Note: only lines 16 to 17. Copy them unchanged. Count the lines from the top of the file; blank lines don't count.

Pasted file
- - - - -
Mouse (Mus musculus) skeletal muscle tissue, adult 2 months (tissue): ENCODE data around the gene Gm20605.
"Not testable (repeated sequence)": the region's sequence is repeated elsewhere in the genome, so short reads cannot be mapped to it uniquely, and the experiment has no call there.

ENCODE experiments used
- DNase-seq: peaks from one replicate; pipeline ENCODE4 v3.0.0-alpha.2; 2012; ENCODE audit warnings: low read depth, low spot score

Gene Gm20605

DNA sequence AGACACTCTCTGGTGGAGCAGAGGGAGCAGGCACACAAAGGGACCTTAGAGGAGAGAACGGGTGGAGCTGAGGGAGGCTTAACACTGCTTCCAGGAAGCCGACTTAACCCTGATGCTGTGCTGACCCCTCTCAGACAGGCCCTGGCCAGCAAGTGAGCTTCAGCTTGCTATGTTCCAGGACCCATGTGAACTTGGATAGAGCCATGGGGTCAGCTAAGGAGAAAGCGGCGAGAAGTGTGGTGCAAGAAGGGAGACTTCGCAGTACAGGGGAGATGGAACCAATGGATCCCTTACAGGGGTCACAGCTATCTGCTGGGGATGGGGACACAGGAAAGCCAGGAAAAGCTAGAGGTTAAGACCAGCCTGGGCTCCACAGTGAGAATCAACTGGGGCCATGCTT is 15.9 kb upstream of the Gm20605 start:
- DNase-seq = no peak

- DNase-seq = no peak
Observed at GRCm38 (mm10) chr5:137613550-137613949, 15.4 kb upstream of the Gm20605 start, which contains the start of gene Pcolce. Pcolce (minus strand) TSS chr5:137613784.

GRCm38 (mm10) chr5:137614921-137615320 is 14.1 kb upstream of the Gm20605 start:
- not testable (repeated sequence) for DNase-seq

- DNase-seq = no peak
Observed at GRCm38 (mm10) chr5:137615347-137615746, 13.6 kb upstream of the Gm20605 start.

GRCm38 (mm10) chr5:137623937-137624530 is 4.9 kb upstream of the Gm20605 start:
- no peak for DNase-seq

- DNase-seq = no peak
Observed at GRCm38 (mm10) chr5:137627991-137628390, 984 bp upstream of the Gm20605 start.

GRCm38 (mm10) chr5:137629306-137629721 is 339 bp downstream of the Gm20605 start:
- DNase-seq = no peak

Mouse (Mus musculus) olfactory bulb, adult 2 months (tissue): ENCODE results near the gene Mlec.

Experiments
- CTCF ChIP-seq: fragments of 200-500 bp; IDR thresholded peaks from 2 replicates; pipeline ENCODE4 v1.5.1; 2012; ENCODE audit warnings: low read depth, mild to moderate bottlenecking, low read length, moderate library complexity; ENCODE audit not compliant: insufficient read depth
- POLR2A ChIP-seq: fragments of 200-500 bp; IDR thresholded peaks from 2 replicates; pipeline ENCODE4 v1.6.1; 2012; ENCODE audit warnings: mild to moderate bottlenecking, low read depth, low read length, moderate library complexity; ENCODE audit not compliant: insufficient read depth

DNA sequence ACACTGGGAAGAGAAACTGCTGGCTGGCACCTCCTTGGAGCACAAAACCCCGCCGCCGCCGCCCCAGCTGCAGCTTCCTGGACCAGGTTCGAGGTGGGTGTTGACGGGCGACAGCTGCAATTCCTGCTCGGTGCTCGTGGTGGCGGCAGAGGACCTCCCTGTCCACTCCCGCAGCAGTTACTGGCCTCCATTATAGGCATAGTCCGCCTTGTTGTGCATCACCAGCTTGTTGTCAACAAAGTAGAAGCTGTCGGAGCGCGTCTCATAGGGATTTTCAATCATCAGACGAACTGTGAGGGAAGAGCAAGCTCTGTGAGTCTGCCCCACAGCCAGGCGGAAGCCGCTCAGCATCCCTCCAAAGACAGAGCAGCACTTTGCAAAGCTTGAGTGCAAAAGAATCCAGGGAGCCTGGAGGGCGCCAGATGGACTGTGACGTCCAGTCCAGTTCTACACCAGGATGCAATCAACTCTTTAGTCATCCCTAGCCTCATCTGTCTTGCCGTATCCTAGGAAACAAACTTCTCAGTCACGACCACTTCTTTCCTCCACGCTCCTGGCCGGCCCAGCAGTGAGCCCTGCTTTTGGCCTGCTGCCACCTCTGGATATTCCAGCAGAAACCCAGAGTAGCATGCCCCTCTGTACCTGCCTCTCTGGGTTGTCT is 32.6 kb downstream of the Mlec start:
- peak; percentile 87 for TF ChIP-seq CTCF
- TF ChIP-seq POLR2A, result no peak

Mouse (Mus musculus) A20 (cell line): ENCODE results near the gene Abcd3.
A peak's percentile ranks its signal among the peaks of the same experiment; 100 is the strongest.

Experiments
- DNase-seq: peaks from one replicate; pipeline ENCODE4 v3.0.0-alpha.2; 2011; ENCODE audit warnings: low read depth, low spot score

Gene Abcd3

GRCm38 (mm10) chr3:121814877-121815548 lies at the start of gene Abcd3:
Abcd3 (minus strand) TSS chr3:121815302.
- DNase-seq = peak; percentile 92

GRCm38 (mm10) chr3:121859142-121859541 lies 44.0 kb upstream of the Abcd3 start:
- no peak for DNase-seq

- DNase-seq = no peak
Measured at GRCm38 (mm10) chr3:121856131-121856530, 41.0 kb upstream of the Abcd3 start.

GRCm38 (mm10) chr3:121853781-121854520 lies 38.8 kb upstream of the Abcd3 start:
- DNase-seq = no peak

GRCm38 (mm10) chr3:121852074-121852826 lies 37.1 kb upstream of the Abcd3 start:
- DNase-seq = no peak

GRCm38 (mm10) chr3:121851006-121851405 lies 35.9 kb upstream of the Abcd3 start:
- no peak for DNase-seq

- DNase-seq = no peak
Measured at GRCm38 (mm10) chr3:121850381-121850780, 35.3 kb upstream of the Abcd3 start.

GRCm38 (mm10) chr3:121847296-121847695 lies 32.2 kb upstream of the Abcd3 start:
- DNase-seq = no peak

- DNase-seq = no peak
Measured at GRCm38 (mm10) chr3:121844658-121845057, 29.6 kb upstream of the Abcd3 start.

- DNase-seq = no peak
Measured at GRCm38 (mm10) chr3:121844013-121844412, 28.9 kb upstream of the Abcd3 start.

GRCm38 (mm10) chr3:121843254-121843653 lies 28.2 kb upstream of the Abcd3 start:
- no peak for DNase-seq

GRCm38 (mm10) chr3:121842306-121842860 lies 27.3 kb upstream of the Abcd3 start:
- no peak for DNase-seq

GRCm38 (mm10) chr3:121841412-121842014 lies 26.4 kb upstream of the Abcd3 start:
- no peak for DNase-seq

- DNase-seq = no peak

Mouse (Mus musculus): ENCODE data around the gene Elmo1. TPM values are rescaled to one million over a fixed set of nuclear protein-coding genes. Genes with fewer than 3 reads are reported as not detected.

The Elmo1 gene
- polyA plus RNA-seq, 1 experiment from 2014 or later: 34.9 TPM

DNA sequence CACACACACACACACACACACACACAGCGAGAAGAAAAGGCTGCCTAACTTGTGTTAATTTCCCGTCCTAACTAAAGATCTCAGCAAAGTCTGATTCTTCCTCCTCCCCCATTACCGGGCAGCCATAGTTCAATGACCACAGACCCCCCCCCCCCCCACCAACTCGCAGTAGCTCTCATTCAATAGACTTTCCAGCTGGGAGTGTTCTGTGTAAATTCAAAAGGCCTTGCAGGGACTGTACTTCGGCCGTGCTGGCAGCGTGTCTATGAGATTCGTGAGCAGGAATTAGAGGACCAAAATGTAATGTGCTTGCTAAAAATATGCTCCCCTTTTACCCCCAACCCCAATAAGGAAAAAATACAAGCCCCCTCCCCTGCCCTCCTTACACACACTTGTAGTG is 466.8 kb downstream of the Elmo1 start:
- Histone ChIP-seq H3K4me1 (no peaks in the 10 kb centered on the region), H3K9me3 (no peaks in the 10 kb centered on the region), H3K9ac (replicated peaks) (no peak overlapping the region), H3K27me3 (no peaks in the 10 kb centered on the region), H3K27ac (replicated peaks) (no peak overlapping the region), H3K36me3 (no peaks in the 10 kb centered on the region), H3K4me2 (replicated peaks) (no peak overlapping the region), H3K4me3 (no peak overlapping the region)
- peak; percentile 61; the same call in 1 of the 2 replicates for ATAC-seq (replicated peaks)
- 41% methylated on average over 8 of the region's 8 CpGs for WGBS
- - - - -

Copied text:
- DNase-seq = no peak
Observed at GRCm38 (mm10) chr5:137627991-137628390, 984 bp upstream of the Gm20605 start.